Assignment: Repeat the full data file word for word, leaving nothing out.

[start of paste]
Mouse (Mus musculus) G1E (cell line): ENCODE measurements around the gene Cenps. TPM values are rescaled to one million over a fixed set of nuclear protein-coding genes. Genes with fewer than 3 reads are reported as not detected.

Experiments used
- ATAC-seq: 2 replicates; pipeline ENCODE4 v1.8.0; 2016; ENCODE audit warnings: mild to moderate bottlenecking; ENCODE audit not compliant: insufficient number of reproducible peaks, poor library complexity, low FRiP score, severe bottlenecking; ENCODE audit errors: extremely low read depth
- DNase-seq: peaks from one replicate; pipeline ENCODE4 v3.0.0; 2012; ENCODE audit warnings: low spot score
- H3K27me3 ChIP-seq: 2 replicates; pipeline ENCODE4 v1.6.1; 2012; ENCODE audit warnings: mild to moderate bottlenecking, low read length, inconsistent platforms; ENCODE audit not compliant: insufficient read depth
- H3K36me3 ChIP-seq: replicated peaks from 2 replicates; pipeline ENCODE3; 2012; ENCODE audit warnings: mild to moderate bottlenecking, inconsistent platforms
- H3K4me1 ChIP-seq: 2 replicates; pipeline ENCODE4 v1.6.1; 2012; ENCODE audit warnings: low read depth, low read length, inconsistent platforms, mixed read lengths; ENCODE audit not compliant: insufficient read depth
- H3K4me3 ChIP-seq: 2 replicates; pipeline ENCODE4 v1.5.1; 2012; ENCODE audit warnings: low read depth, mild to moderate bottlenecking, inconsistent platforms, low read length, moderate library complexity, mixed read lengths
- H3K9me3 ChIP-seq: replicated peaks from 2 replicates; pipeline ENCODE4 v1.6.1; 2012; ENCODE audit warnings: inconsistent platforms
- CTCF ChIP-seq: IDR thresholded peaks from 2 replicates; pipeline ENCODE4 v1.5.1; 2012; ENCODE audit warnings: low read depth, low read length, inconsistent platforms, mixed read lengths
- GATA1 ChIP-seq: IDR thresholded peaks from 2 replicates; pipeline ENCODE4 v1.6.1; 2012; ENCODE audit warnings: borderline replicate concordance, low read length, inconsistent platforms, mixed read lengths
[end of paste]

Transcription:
Mouse (Mus musculus) G1E (cell line): ENCODE measurements around the gene Cenps. TPM values are rescaled to one million over a fixed set of nuclear protein-coding genes. Genes with fewer than 3 reads are reported as not detected.

Experiments used
- ATAC-seq: 2 replicates; pipeline ENCODE4 v1.8.0; 2016; ENCODE audit warnings: mild to moderate bottlenecking; ENCODE audit not compliant: insufficient number of reproducible peaks, poor library complexity, low FRiP score, severe bottlenecking; ENCODE audit errors: extremely low read depth
- DNase-seq: peaks from one replicate; pipeline ENCODE4 v3.0.0; 2012; ENCODE audit warnings: low spot score
- H3K27me3 ChIP-seq: 2 replicates; pipeline ENCODE4 v1.6.1; 2012; ENCODE audit warnings: mild to moderate bottlenecking, low read length, inconsistent platforms; ENCODE audit not compliant: insufficient read depth
- H3K36me3 ChIP-seq: replicated peaks from 2 replicates; pipeline ENCODE3; 2012; ENCODE audit warnings: mild to moderate bottlenecking, inconsistent platforms
- H3K4me1 ChIP-seq: 2 replicates; pipeline ENCODE4 v1.6.1; 2012; ENCODE audit warnings: low read depth, low read length, inconsistent platforms, mixed read lengths; ENCODE audit not compliant: insufficient read depth
- H3K4me3 ChIP-seq: 2 replicates; pipeline ENCODE4 v1.5.1; 2012; ENCODE audit warnings: low read depth, mild to moderate bottlenecking, inconsistent platforms, low read length, moderate library complexity, mixed read lengths
- H3K9me3 ChIP-seq: replicated peaks from 2 replicates; pipeline ENCODE4 v1.6.1; 2012; ENCODE audit warnings: inconsistent platforms
- CTCF ChIP-seq: IDR thresholded peaks from 2 replicates; pipeline ENCODE4 v1.5.1; 2012; ENCODE audit warnings: low read depth, low read length, inconsistent platforms, mixed read lengths
- GATA1 ChIP-seq: IDR thresholded peaks from 2 replicates; pipeline ENCODE4 v1.6.1; 2012; ENCODE audit warnings: borderline replicate concordance, low read length, inconsistent platforms, mixed read lengths